On New Year’s Day, 2020, Bridie Jabour, The Guardian’s opinion editor, published a column about millennial malaise: being in your 30s and somewhat dissatisfied with your situation in life.
She’d attended a few dinners where women around her age were facing varied challenges: relationship breakdown, fertility issues, being a parent, starting a new job. Though everyone’s situation was unique, “they all seemed to be kind of melancholy and questioning it all,” Bridie said.
Bridie’s column sampled some of the experiences of her generation. It went viral overnight, racking up 600,000 views in a normally sleepy summer period. She received interview requests from New York, India, South America, as well as country Queensland.
She seemed to have touched a nerve for millennials facing a unique set of economic and social circumstances: precarious work, delay in having children, soaring house prices putting home ownership out of reach for many.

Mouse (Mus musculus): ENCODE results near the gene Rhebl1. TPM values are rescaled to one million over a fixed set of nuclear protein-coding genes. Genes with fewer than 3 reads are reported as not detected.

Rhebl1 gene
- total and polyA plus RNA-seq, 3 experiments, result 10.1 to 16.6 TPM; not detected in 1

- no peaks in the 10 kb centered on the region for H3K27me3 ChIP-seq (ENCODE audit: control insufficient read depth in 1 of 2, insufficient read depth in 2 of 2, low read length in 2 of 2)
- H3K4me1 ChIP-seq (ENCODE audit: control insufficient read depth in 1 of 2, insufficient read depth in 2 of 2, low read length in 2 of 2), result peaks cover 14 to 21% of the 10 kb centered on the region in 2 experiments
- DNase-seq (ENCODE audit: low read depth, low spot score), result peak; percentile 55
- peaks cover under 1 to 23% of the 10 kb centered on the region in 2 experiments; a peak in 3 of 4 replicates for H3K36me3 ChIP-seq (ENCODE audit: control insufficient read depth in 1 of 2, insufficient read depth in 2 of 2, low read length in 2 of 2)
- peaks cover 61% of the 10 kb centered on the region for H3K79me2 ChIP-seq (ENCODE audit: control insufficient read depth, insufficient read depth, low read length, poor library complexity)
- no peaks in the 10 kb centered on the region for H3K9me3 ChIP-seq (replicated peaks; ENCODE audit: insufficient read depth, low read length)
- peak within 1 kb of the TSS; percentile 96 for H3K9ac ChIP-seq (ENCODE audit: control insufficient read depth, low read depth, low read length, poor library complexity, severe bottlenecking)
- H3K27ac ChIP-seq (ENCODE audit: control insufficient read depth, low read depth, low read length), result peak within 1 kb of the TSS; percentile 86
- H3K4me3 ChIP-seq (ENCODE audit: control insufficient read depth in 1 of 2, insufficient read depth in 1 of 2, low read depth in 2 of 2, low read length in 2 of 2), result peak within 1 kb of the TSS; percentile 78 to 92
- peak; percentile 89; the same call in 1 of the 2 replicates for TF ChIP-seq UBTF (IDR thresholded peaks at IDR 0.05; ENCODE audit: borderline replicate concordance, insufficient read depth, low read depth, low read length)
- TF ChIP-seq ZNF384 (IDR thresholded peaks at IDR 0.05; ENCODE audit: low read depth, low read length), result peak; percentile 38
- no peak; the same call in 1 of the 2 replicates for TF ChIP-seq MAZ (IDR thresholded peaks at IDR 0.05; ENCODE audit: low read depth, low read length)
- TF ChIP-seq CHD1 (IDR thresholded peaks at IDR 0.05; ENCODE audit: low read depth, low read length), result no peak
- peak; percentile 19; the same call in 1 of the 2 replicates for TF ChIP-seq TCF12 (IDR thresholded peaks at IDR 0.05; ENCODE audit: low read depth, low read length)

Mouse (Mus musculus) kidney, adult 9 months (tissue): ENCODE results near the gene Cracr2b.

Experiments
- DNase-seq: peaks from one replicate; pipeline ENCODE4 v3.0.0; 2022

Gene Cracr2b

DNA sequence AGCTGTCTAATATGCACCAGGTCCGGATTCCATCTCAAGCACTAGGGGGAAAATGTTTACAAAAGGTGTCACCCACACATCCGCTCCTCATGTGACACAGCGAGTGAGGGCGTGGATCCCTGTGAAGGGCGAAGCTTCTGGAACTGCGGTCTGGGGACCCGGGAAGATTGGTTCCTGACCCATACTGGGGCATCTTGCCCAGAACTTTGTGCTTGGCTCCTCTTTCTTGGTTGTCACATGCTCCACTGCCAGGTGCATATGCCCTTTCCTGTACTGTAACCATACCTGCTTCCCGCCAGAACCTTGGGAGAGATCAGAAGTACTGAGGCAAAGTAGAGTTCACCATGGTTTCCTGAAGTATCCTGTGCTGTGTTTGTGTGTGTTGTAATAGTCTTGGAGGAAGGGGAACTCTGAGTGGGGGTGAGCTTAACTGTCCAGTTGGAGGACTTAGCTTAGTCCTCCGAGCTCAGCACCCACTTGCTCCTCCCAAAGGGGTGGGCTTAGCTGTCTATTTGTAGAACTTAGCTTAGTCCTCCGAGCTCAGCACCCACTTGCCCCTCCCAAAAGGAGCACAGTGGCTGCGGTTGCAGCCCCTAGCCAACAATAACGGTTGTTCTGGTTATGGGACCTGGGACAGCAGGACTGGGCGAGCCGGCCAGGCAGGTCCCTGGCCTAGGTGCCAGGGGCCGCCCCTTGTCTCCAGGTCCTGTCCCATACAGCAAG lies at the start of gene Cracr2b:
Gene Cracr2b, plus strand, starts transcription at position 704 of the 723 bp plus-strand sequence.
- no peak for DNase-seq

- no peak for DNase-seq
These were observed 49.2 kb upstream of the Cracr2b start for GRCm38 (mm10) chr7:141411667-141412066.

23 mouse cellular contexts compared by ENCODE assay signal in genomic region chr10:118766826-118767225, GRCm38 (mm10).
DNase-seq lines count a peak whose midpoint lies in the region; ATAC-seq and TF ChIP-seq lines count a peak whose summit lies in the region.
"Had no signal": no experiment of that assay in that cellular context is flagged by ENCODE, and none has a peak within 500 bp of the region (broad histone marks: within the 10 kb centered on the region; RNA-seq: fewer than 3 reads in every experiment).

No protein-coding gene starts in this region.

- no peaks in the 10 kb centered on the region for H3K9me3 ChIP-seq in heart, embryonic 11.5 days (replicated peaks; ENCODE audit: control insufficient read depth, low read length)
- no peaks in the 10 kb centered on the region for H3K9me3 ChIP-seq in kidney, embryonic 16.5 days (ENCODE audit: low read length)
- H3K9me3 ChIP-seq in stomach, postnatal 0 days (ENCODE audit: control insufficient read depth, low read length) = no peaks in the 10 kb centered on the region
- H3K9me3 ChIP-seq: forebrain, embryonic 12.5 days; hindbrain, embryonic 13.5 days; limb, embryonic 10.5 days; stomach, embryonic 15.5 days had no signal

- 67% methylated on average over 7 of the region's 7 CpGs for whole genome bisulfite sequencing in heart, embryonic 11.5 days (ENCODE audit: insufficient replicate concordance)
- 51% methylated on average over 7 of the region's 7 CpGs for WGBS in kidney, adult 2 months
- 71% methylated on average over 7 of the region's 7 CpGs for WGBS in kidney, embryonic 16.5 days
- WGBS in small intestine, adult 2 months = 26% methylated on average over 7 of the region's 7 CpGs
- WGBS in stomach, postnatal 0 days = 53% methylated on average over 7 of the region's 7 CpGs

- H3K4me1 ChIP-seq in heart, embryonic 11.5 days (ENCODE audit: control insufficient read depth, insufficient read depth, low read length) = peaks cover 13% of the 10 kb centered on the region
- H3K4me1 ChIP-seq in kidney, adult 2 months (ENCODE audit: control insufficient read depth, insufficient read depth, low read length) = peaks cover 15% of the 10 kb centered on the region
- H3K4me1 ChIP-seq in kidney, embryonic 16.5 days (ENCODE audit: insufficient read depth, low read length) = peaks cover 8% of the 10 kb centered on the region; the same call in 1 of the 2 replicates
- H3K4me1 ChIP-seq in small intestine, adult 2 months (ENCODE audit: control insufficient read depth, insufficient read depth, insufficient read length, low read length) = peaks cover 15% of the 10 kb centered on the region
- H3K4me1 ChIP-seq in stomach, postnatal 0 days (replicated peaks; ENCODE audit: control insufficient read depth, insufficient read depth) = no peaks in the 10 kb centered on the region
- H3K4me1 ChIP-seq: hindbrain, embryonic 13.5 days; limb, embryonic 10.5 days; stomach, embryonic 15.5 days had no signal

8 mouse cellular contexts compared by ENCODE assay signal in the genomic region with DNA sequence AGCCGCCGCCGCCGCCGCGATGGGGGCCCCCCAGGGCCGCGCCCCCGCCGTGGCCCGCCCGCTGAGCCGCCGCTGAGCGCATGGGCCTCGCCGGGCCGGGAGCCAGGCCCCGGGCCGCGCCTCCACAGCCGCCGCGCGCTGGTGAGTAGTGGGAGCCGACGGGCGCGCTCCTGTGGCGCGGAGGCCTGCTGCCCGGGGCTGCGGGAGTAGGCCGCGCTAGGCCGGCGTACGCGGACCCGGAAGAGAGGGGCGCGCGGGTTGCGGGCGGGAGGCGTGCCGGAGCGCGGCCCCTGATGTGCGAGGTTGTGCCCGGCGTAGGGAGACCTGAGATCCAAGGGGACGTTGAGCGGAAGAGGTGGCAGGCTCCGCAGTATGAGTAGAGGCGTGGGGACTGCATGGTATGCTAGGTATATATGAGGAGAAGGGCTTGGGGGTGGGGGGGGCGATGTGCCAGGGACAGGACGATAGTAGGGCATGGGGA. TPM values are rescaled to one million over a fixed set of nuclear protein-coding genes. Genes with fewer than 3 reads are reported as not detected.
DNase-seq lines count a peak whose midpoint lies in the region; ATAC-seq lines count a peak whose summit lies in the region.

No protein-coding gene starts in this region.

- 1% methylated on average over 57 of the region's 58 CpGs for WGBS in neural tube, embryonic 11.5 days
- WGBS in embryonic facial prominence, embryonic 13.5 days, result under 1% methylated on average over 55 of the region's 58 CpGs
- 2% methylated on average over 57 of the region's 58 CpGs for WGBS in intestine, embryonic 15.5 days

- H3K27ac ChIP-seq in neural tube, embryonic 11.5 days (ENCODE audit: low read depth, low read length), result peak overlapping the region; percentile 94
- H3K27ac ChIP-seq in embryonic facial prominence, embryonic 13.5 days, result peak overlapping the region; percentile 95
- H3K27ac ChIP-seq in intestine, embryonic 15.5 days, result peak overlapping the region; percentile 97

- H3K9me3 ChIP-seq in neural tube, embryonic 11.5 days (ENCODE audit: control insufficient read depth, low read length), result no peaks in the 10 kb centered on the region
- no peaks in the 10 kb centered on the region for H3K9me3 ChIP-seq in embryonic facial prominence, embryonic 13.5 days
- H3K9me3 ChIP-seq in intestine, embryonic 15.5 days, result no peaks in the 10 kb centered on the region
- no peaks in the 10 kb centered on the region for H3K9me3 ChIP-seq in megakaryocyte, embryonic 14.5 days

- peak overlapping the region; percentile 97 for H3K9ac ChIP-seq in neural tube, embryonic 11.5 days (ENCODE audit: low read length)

But even aside from the challenges facing this particular generation of young people, Bridie recognises that what she’s describing is a “good old-fashioned existential crisis”.
This interview covers Bridie’s take on work and the endless pressure to be productive, the spiritual lives of millennials, the question of whether or not to have children, why being wry is a millennial thing, and longing for meaning in a world where meaning, like everything else in life, is complicated.
Bridie Jabour’s book Trivial Grievances: On the Contradictions, Myths, and Misery of Your 30s
The results of CPX’s Easter 2021 Survey on Australians’ openness to a range of spiritual phenomena.